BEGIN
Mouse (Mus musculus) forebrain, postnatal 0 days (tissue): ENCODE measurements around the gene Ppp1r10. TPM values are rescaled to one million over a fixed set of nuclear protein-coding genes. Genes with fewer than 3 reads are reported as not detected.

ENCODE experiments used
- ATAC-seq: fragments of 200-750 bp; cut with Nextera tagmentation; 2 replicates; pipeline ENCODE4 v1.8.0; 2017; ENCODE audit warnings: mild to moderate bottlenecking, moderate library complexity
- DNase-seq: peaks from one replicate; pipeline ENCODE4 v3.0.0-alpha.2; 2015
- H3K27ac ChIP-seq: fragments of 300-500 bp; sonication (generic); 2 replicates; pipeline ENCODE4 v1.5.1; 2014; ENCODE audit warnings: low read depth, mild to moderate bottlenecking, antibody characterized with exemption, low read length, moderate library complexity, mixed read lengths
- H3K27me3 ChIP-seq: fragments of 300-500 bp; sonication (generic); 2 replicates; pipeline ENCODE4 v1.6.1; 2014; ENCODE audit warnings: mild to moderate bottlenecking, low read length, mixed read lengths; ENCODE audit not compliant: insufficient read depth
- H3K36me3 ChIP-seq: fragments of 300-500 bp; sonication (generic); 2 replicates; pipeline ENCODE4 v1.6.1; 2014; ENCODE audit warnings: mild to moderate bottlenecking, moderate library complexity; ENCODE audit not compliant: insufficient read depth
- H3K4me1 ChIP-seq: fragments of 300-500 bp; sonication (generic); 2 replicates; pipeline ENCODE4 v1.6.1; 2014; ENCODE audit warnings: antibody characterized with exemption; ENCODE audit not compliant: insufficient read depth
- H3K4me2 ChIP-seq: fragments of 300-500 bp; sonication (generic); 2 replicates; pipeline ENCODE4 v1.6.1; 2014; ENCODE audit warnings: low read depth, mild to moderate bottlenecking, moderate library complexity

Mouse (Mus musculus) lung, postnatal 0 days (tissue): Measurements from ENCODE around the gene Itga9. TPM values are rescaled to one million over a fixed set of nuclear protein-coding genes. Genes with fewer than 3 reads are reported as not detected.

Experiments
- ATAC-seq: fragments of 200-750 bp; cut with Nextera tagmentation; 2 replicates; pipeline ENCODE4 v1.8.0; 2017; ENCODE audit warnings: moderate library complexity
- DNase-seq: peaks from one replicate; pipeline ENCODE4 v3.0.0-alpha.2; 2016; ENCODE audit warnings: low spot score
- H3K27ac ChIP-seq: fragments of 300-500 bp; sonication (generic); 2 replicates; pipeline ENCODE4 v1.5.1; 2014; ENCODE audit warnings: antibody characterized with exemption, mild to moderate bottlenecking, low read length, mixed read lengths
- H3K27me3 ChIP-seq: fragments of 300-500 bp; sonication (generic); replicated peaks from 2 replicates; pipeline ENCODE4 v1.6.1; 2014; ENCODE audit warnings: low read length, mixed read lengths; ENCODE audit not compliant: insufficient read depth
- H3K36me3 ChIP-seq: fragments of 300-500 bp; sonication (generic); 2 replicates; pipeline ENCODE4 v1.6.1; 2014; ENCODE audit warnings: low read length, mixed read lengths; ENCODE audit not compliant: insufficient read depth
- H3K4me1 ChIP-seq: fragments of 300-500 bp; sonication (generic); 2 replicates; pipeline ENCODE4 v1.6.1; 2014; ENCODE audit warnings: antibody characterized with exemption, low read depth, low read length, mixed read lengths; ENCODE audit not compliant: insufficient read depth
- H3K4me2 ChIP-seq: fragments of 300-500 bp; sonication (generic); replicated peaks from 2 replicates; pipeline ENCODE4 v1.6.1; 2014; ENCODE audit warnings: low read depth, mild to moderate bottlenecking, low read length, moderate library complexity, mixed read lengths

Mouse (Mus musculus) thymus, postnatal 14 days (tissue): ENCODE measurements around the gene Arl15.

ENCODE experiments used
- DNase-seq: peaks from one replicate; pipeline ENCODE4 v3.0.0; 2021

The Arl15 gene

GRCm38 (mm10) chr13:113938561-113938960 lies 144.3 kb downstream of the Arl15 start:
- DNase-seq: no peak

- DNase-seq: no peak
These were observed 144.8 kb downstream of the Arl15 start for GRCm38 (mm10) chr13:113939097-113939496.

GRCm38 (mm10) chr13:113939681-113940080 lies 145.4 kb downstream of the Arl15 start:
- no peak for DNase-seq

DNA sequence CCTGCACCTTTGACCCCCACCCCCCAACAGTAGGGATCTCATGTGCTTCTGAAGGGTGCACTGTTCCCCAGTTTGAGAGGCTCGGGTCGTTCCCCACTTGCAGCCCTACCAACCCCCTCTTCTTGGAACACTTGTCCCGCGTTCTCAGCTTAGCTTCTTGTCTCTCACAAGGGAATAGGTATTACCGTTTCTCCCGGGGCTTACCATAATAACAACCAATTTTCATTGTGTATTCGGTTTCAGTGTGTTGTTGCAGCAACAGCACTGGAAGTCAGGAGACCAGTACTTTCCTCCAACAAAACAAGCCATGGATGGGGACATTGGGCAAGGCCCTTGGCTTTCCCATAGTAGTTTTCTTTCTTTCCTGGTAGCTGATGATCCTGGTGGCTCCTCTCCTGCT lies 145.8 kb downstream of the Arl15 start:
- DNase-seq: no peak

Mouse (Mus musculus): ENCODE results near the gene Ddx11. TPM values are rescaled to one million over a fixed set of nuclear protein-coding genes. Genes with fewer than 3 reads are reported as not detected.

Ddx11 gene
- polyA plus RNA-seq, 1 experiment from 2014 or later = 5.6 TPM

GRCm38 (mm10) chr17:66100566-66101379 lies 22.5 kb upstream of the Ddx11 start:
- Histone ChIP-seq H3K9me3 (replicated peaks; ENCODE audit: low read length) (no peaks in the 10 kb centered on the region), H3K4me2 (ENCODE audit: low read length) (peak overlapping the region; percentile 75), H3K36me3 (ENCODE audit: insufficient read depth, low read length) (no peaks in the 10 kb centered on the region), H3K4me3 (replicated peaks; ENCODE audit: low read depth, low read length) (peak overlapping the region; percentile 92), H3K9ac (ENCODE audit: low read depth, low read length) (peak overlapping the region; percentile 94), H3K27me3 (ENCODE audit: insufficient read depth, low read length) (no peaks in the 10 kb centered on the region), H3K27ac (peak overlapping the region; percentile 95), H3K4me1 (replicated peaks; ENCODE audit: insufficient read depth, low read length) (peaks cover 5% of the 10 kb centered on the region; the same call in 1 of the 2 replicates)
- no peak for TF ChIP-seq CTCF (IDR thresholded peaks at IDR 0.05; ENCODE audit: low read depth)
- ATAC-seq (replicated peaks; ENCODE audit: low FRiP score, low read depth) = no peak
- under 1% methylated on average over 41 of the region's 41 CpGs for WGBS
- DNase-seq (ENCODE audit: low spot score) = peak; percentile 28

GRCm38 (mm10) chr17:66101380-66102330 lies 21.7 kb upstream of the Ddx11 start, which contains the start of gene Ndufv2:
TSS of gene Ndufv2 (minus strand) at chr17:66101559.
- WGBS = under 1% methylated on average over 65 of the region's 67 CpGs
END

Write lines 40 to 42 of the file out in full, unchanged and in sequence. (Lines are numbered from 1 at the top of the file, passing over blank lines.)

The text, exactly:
GRCm38 (mm10) chr17:66101380-66102330 lies 21.7 kb upstream of the Ddx11 start, which contains the start of gene Ndufv2:
TSS of gene Ndufv2 (minus strand) at chr17:66101559.
- WGBS = under 1% methylated on average over 65 of the region's 67 CpGs